Lighting control systems
Lighting controls can help us avoid wasteful lighting, while at the same time ensuring that the right amount of light is delivered to each area in a site at each point in time. The amount of light needed in various areas may vary with the amount of daylight entering the space, and at times, occupancy patterns may mean that no lighting is needed. Using automated controls in the right situations can help save energy by overcoming the “human behaviour factor”.
A number of different control systems may be considered - the economic viability of each will depend on the particular application, and should be discussed with an experienced lighting designer.
Leaving lights on in vacant buildings results in significant energy wastage. Timers can be used to automatically turn all lighting off during periods when the area is normally vacant, such as at night or weekends. A timed manual override allows for lighting the building outside normal hours if necessary. There is potential for substantial savings at relatively low cost by installing timers in buildings that have this occupancy pattern.
Lights left on in unoccupied areas like toilets, storage rooms and meeting rooms are a common occurrence. Automating the process by installing occupancy sensors to automatically turn lights off when rooms are unoccupied (while retaining standard switching) can achieve save up to 70% of the electricity normally used.
Occupancy sensors are not only applicable to specific rooms, but can also be used (through software control systems) in open plan environments by defining occupancy ‘zones’.
- For open plan spaces, install wall or ceiling-mounted occupancy sensors set to maximum sensitivity, on 15-minute delay. (Note: multiple sensors may be needed in larger open plan spaces as well as those with partitions that obstruct sensor coverage).
- For corridors and circulation areas, install ceiling-mounted sensors with increased sensitivity, on a 15-minute delay. Choose models specifically designed for corridor use – these activate lights long before a person reaches an unlit area.
Where skylights or large windows are present, indoor lighting is often still left on when natural light is sufficient. If you want to save even more energy than with occupancy sensors alone you can combine occupancy sensors with daylight-reactive dimming control. Automatic daylight reactive dimming control is a step up from the manual version and precisely controls how much light hits the work surface. The average electricity savings achieved through the use of reactive dimming controls (or daylight harvesting) near windows is 30%. Savings of 80% can be achieved by daylight harvesting in a warehouse environment where there are both skylights and perimeter windows.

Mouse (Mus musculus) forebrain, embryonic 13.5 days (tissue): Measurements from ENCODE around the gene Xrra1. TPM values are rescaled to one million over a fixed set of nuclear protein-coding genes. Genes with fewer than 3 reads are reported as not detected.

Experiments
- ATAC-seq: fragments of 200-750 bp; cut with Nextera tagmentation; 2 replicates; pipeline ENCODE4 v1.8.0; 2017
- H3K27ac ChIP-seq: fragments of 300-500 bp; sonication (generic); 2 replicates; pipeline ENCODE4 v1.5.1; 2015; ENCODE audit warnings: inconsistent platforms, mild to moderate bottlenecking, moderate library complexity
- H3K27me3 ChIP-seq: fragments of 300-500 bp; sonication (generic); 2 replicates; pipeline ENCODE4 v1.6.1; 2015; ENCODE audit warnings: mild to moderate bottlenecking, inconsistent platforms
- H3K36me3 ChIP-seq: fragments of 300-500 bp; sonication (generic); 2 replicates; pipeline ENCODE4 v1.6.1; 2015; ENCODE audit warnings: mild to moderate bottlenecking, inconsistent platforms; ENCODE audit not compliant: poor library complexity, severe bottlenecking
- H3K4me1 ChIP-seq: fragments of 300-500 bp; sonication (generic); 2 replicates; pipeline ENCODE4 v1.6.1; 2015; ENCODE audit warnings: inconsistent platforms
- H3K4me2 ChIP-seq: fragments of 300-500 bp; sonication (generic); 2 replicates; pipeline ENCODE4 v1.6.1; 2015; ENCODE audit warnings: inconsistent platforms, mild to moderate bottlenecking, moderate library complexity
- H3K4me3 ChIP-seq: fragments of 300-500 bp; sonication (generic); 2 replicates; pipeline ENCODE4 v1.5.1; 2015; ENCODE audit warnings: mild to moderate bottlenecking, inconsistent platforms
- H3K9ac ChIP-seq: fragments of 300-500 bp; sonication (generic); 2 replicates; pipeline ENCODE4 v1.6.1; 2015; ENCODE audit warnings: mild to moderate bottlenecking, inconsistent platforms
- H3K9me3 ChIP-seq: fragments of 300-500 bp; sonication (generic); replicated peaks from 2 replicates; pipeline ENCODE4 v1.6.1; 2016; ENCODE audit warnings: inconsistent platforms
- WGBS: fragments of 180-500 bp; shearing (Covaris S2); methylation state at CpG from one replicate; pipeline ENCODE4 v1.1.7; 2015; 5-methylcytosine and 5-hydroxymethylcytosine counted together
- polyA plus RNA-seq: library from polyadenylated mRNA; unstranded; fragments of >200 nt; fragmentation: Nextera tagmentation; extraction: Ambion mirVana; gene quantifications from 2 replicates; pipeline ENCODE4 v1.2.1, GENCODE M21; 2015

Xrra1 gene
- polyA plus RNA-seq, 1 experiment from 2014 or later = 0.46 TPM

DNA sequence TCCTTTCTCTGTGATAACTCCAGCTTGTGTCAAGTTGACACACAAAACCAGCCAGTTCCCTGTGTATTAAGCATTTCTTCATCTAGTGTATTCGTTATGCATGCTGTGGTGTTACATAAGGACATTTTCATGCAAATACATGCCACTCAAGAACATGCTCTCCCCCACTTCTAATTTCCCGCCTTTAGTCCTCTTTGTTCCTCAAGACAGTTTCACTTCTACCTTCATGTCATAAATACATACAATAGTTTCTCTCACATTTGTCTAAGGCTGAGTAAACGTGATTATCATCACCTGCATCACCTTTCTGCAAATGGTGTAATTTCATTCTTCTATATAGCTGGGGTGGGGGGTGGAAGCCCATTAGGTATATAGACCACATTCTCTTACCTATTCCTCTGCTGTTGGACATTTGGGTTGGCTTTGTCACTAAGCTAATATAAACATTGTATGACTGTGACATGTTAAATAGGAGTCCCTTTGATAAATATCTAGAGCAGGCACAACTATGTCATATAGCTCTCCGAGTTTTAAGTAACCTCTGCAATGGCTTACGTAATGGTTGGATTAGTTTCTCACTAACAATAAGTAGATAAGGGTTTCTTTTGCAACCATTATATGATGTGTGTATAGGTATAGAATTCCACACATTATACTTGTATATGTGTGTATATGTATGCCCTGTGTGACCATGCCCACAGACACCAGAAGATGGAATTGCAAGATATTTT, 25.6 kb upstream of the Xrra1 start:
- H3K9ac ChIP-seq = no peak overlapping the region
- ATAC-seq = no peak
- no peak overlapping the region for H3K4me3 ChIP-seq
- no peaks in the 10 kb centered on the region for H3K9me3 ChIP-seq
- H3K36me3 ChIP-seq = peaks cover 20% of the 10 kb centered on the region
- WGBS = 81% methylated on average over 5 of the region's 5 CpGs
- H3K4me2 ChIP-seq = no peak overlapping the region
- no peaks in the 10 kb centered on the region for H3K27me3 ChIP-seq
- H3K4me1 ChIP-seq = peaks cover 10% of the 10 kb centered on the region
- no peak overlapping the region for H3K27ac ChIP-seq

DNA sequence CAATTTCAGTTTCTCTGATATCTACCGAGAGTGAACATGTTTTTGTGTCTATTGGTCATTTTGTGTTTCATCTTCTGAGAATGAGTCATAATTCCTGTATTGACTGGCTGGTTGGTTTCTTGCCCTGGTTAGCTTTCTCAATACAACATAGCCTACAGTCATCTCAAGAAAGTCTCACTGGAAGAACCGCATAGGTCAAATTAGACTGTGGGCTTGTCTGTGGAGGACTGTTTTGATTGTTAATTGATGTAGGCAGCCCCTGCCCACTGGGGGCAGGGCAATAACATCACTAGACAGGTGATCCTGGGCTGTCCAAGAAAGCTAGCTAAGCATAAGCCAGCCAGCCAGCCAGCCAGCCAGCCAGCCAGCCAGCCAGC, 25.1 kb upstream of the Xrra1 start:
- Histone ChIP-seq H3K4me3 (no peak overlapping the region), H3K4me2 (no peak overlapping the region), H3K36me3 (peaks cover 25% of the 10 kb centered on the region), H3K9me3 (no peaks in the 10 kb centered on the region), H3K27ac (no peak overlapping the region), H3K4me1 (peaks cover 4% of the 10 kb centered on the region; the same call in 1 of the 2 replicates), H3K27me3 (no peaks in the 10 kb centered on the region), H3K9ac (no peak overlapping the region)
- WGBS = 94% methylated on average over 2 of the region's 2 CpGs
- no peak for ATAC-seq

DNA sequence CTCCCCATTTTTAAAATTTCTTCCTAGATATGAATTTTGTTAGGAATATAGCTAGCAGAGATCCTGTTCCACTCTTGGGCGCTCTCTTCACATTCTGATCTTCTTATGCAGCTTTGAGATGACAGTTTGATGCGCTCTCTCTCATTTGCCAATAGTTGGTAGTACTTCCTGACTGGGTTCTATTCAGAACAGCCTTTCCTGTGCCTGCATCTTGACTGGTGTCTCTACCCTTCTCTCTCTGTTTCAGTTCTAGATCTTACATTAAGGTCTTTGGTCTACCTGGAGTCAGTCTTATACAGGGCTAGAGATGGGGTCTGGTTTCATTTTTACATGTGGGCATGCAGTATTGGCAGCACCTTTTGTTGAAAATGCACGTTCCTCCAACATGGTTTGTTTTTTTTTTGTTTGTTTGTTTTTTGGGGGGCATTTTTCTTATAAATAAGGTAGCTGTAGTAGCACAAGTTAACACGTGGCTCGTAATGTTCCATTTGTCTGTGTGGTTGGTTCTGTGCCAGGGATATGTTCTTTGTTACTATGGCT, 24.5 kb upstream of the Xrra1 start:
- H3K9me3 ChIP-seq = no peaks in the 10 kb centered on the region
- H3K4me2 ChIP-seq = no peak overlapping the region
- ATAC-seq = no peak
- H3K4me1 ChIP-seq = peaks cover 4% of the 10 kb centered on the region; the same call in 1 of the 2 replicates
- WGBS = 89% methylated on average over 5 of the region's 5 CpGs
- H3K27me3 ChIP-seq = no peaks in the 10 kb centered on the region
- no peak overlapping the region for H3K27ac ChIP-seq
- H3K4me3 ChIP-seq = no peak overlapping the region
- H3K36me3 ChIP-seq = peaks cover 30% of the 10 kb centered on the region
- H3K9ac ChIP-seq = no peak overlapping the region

- Install switching or automatic dimming for light fixtures within 3-6metres of windows or glazed facades
- Use separate switches for light fixtures in zones less than 100m2 – and connect them to a separate occupancy sensor
- Use daylight sensors and dimmers on lights in daylight zones more than 100m2 (check these are appropriate for dimming first)
- Specify smooth, continuous dimming (daylight harvesting) to avoid sudden light changes that can distract workers and require them to adjust to different lighting levels.
- For workstations near windows, the placement of the desk and seating is critical to utilizing daylight while at the same time avoiding glare on computer screens.
- In new buildings, use of exterior louvres, micro perforated blinds etc can be used to aid in controlling daylight penetration.
Automated dimming or switching systems are also recommended for outdoor lighting circuits.
Dimmers and separate switching
Dimmable lighting manually gives you the most flexibility. But fitting a secondary light switch, so you can easily switch off some lamps and not others, is good too. Whatever control you choose, it must be suitable for the lighting technology used in your business. Discuss your needs with an experienced lighting designer.